Sunday, December 5, 2021

             Impressionable, Speaking Images, Unique Insights, Offer Solutions

Jan Kuyper Erland

How Images and Sound Patterns Can Affect Us

Images can either speak through metaphors, or a facial image can produce speaking sounds, easily imitated through generated digitals.  Yet, imitations rarely match the original, either real or digital, because of the depth of energy each produces and reveals. The Dutch artist, Holbein, in 1522, applied rhetorical, images that appeared to speak through symbolism that now rein in art museum settings today.[1]  Images can be profound, speak through symbolism, or reality, creating many varied emotional reactions and interpretations.

In our digital age, we race daily, pulled drawn through hundreds of fast visual clips, not thinking about its abstract symbolism.  But it is there, affecting us one way or another, as it is the core of advertising and film images constantly penetrating us. [2] Films utilize fast, two second action snippets. Our minds race to keep up, and absorb, but overwhelmed, we look at a collage of movement. These combined facial and sound images penetrate our minds more than we believe. [3]

Subsequently, we may find ourselves immersed, in a dulled, tranced state. Subsequently, that is why we like outdoor activities with dimensional images and sounds like parades with balloons and marching bands, or football games’ image and play actions. We are deeply mired on a “look, see, respond-react” holistic mode, rather than a “sequential, systematic, procedural, step-by-step style” applying multi-modal sense inter-play.

Let’s consider how images and sounds can offer beneficial tools to direct us into a productive, procedural, mindset to meet new technological demands.

In my recent blog publication update,[4] I verified importance of sequential details as they interplay [5] with working memory for creating accurate procedures. And, why step by step visual and listening details must not only integrate, [6] but bridge for accurate procedures found in all academics, as linguistics, coding, reading, mathematics. Unfortunately, tools are often too quickly determined, then applied without careful applications, or with ongoing evaluations to determine potential decay.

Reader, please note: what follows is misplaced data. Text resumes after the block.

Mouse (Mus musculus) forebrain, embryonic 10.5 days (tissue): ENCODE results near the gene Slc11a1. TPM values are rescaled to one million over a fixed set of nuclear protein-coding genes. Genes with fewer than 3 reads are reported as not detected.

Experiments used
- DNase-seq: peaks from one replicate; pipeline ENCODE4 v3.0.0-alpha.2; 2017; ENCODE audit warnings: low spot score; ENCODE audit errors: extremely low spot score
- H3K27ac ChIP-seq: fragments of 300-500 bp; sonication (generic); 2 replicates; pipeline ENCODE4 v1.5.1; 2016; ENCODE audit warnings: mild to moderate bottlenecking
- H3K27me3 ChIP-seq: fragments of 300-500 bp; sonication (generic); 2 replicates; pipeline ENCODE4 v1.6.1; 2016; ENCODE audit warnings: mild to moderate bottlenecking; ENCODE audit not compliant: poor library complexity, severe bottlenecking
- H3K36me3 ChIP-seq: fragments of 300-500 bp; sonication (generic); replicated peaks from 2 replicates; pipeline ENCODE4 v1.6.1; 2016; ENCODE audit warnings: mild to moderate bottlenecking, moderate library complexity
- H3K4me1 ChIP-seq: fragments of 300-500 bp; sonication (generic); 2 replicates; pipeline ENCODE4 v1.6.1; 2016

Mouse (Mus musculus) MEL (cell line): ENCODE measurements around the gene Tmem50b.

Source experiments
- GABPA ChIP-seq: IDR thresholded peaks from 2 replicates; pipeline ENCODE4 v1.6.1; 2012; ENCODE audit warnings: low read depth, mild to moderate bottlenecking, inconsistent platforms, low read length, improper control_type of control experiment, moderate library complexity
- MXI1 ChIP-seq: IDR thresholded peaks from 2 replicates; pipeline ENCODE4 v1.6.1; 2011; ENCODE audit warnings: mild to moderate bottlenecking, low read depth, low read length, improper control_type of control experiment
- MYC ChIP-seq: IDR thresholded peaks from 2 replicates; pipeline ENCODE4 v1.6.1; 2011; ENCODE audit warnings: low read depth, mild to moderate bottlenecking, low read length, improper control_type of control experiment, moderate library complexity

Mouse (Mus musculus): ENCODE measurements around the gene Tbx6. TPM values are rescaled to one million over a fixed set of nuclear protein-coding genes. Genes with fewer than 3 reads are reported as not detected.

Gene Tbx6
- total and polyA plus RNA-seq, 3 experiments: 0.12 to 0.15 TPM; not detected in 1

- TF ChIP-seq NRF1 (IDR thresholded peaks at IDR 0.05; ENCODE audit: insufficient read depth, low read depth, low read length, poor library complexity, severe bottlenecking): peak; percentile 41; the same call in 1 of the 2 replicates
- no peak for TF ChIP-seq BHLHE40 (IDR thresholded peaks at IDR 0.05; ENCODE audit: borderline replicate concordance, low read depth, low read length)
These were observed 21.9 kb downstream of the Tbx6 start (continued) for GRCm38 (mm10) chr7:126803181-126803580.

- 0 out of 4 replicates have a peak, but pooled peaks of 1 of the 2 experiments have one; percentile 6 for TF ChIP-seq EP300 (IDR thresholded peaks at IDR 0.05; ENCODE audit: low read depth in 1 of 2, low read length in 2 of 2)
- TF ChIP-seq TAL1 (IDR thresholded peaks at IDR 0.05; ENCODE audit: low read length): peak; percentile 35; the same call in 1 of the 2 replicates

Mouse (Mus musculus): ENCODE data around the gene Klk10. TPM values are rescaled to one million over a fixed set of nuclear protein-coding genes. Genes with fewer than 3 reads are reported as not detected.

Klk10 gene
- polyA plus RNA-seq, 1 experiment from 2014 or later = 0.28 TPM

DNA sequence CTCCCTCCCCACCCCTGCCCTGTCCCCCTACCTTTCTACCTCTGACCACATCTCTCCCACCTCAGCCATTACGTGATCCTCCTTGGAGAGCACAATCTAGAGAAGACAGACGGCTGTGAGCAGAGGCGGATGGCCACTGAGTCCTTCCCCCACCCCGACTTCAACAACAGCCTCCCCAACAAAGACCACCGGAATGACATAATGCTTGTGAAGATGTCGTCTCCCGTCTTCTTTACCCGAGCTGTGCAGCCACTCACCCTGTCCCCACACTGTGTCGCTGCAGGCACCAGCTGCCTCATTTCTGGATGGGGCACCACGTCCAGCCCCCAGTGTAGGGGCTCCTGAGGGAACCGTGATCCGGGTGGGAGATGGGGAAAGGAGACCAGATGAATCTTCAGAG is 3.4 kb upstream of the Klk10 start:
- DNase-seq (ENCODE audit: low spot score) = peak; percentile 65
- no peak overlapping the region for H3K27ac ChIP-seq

We All Can Take Steps Forward for Positive Change, at Any Age

No one wants to admit, let alone reveal, their cognitive shortcomings, or if they even have them.  Most of us are not aware that we have our own, unique cognitive profile, of strengths and weaknesses. Although it can vary somewhat routinely, our profile does have solid indicating parameters, as to how efficiently we processing incoming information.

As a result, our unique profiles remain hidden, to a person’s great disadvantage. In the “Sequenced Details” blog, I stressed that we all need to be aware of our cognitive abilities, at least roughly, early on. However, some specific cognitive skill assessments may require specific measures, given by qualified professionals.

Skip, or overlook, the inquiry process, and we take chances.

Unaware of this essential procedural learning investment, you could spend years entering and being in the wrong career-choice, dissatisfied -- demanding change, but not knowing exactly what change you want and need.

As a learning disability teacher, clinical researcher-specialist, and parent of three, I had a continuous learning quest for a solution to make learning procedures easier not only for my students, but my own family members. Inquiringly, being heavily involved in rigorous university diagnostic and evaluative instruction at the University of Kansas Medical Center in Kansas City, I assessed not only my own family, but also, myself. The great Swiss cognitive psychologist, Jean Piaget, routinely used his own family members as research subjects.

Soon, many others followed suit, at a variety of age, ability, and demographic levels, wanting to take part in a low- cost research project. All sought change, and hopefully would reach higher potential levels. The objective was to find an easier way to rapidly learn, retain, and manage complex procedural information, and function at higher potential levels than they thought were even possible.

Although my work has been published repeatedly by a juried journal [7], evaluated by several independent research teams, with data followed longitudinally,[8] research designs may be questioned as designed with a biased framework, creating false positives. [9] Only longitudinal data trends, both experimental and criterion, will confirm any research findings. [10]

Early, Golden Age, Wooden Identity Images, Become Star Role Models

Multi-Dimensional puppetry face and sound bites can offer the answer with daily, a-few minutes- system, because they are calming yet stimulating. Through invigorating, focused engagement, you can find a valuable tool for continued personal, cognitive growth.